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Colors that never fade

slo1
Posts: 4,353
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9/11/2012 3:08:52 PM
Posted: 4 years ago
Nature still remains a fantastic way to learn new things from. We are now learning and perfecting how to create color by creating structure that alters light rather than just adding a pigment. Pigments fade over time versus a structure based color will continue to reflect the wavelength it is designed to reflect until the structure is physically destroyed or disrupted.

It will be interesting to see how this new understanding gets used in the future.

http://www.newsdaily.com...
Ore_Ele
Posts: 25,980
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9/12/2012 12:07:11 AM
Posted: 4 years ago
At 9/11/2012 3:08:52 PM, slo1 wrote:
Nature still remains a fantastic way to learn new things from. We are now learning and perfecting how to create color by creating structure that alters light rather than just adding a pigment. Pigments fade over time versus a structure based color will continue to reflect the wavelength it is designed to reflect until the structure is physically destroyed or disrupted.

It will be interesting to see how this new understanding gets used in the future.

http://www.newsdaily.com...

How is that really different from pigments? They fade from the structure (on an atomic level) being physically altered.

Does it just last longer?
"Wanting Red Rhino Pill to have gender"
slo1
Posts: 4,353
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9/12/2012 10:46:56 AM
Posted: 4 years ago
At 9/12/2012 12:07:11 AM, Ore_Ele wrote:
At 9/11/2012 3:08:52 PM, slo1 wrote:
Nature still remains a fantastic way to learn new things from. We are now learning and perfecting how to create color by creating structure that alters light rather than just adding a pigment. Pigments fade over time versus a structure based color will continue to reflect the wavelength it is designed to reflect until the structure is physically destroyed or disrupted.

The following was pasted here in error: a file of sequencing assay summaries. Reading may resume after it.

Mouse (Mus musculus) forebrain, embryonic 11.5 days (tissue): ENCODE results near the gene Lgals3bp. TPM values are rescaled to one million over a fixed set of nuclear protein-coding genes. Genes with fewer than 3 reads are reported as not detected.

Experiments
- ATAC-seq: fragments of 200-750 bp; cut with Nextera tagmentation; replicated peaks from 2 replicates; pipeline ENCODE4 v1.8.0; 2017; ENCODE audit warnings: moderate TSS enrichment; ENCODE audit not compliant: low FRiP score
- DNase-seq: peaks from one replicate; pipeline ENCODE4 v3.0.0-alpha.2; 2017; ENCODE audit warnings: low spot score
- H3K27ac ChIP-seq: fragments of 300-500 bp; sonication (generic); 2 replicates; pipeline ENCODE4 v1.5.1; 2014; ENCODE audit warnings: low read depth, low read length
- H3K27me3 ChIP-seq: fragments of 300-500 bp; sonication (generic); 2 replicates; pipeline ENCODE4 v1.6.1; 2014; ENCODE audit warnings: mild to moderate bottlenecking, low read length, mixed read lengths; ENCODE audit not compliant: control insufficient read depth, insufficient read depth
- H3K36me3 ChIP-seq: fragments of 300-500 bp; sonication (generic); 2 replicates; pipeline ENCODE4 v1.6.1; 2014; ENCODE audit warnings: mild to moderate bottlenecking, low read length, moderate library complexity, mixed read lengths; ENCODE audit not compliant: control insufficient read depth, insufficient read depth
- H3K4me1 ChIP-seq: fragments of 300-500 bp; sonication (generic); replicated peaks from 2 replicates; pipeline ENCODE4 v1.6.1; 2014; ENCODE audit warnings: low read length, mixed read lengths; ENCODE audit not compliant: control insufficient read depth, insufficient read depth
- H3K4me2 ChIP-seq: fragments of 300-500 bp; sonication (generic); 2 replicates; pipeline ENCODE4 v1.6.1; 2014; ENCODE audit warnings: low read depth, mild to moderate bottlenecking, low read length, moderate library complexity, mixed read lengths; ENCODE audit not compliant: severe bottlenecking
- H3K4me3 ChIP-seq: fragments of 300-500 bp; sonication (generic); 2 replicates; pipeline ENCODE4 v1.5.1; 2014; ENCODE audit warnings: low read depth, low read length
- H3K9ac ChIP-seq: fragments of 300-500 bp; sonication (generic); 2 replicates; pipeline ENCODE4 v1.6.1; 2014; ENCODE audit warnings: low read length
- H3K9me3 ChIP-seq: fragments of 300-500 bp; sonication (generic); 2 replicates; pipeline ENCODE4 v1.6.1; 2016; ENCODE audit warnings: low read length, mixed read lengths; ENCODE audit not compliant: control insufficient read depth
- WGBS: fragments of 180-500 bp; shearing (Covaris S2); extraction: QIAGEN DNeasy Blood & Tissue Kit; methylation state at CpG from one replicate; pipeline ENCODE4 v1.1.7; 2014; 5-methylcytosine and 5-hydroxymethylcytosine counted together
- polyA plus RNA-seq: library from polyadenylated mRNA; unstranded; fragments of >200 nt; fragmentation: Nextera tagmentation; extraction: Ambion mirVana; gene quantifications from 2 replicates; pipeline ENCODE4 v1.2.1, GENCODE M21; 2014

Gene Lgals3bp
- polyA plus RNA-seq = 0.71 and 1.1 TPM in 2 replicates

It will be interesting to see how this new understanding gets used in the future.

http://www.newsdaily.com...

How is that really different from pigments? They fade from the structure (on an atomic level) being physically altered.

Does it just last longer?

Pigmentation uses subtractive methods to create color. The actual pigment molecule absorbs some light waves and reflects others. Of course when light is absorbed it is impacting the pigment itself and causes it to fade over time.

Structural color involves the use of layering materials so that when the light is reflected it causes various interference patterns. If a certain wave length line up with each other it amplifies that wavelength's color. Other wavelengths get reflected but due to the structure get reflected back so it cancels itself out, so you don't see that color.

Since it is based upon structure and the initial light is all reflected and not absorbed that structure will not break down like a pigment will when it absorbs some of the light.

Here is good article that explains it a little better. It is in the context of butterflies that use both pigment and structural colors. It is amazing how the color just pops on them.

http://animals.howstuffworks.com...
RoyLatham
Posts: 4,488
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9/14/2012 9:18:36 AM
Posted: 4 years ago
The blue color in blue jays is a structural color. The colors of hummingbirds are structural. The color depend on a directional light source like the sun on a clear day. They disappear on overcast days.

Colors of pigments fade when the chemical structure of the pigment breaks down. Mineral pigments are the most stable. Photographers who want color photos that last seek ink-jet printer cartridges made from mineral pigments.

There are also some obscure old printing processes that are very stable. I have a few dye-transfer prints from 40 years ago that look as bright as the day they were printed. The dye transfer process is labor intensive and is now too expensive to be practical.
Thaumaturgy
Posts: 166
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9/26/2012 8:02:35 PM
Posted: 4 years ago
At 9/14/2012 9:18:36 AM, RoyLatham wrote:
Photographers who want color photos that last seek ink-jet printer cartridges made from mineral pigments.

What kind of mineral pigments are used in inkjet printing?